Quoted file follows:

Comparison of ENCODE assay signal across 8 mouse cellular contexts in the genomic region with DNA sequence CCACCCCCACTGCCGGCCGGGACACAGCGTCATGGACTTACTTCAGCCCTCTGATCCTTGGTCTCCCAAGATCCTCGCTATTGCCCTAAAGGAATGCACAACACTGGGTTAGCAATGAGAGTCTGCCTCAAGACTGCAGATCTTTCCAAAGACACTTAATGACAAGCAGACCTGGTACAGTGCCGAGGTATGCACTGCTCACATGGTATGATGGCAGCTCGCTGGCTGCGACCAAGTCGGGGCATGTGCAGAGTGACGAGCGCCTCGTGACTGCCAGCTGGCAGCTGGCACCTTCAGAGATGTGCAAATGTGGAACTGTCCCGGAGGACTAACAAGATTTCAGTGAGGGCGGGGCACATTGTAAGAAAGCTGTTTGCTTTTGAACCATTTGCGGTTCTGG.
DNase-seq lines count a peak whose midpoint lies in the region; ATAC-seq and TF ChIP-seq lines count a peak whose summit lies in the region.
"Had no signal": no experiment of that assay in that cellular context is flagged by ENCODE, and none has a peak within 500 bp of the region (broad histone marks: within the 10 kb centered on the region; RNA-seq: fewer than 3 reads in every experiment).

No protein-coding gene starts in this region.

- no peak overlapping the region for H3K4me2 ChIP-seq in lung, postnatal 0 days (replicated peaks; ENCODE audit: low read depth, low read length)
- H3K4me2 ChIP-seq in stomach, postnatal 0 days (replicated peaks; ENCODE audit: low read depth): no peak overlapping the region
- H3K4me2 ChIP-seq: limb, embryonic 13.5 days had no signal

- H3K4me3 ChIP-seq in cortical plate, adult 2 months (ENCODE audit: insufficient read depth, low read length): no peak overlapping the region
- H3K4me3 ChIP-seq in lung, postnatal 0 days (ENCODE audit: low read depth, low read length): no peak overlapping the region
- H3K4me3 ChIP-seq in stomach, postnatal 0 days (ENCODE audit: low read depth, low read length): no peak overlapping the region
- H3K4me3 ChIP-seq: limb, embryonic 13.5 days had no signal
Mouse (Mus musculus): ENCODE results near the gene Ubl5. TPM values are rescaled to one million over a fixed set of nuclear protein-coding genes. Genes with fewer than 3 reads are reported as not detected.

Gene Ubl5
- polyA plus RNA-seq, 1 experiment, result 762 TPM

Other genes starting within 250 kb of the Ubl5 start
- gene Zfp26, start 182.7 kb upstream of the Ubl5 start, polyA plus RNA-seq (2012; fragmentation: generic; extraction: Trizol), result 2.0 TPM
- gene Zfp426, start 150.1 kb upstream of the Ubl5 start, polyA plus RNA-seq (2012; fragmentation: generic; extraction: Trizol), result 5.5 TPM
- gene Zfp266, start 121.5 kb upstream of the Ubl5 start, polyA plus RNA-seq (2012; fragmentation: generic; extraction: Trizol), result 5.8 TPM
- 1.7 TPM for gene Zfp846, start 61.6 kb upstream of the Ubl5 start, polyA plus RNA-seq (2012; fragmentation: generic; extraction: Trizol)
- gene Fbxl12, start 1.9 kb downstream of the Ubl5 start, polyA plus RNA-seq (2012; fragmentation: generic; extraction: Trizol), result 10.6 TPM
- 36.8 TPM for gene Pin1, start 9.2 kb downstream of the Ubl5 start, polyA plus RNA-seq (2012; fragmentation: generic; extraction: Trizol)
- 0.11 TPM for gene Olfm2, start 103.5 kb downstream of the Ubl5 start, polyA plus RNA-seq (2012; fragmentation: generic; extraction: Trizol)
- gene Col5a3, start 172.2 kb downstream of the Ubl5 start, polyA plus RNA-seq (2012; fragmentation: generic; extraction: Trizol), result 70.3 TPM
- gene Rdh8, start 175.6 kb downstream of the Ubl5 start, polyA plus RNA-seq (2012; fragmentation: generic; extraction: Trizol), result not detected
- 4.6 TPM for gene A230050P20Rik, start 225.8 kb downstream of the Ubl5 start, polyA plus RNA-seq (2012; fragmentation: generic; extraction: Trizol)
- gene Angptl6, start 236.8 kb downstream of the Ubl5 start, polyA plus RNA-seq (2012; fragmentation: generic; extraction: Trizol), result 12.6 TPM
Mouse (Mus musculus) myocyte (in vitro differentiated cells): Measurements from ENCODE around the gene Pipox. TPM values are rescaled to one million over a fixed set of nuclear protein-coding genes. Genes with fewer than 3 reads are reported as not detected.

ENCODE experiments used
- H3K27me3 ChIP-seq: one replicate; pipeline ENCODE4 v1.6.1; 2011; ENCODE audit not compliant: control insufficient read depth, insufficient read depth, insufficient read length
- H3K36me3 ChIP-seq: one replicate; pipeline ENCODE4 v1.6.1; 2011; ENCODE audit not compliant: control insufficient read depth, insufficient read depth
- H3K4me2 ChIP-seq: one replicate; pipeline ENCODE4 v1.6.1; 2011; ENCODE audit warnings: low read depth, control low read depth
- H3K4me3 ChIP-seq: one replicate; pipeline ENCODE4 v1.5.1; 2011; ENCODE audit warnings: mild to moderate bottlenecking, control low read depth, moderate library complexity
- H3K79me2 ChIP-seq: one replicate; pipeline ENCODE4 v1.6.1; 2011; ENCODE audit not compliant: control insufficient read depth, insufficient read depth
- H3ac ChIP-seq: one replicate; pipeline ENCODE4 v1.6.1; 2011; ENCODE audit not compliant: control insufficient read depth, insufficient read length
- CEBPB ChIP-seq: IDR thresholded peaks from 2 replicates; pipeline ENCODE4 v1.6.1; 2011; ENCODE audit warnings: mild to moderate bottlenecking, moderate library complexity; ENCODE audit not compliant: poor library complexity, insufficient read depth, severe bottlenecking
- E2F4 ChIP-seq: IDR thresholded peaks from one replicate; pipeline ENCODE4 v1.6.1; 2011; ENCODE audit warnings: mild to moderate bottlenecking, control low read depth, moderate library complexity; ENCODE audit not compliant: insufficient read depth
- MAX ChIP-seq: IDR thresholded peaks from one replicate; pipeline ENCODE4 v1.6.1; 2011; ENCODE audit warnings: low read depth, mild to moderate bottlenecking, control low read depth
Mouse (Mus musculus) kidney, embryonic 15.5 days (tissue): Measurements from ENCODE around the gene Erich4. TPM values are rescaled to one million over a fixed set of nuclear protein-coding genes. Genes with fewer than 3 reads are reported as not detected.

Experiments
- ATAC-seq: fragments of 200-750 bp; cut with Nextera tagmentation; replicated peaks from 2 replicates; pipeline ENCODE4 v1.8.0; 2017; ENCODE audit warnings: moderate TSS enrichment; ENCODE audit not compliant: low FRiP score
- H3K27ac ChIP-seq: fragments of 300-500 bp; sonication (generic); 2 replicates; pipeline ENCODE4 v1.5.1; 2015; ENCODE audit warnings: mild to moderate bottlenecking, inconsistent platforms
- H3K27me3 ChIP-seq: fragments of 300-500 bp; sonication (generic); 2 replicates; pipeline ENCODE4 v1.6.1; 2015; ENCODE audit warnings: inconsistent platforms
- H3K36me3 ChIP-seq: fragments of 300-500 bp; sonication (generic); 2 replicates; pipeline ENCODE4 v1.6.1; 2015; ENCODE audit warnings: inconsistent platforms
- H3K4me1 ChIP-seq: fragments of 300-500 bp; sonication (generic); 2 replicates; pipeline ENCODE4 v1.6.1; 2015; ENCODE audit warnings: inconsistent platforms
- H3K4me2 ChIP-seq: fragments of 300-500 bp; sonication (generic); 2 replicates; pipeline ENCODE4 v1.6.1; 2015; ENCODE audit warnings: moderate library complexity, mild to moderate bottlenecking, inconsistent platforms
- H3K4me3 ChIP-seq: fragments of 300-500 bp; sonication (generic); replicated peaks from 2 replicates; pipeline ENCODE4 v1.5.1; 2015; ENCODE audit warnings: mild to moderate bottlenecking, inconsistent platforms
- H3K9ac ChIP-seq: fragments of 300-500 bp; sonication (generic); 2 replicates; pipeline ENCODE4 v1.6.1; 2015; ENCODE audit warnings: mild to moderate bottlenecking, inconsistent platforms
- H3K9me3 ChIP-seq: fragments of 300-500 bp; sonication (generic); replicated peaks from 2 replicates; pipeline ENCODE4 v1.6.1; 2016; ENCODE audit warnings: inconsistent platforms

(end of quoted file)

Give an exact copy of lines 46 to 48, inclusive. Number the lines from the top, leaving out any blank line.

- H3K4me3 ChIP-seq: fragments of 300-500 bp; sonication (generic); replicated peaks from 2 replicates; pipeline ENCODE4 v1.5.1; 2015; ENCODE audit warnings: mild to moderate bottlenecking, inconsistent platforms
- H3K9ac ChIP-seq: fragments of 300-500 bp; sonication (generic); 2 replicates; pipeline ENCODE4 v1.6.1; 2015; ENCODE audit warnings: mild to moderate bottlenecking, inconsistent platforms
- H3K9me3 ChIP-seq: fragments of 300-500 bp; sonication (generic); replicated peaks from 2 replicates; pipeline ENCODE4 v1.6.1; 2016; ENCODE audit warnings: inconsistent platforms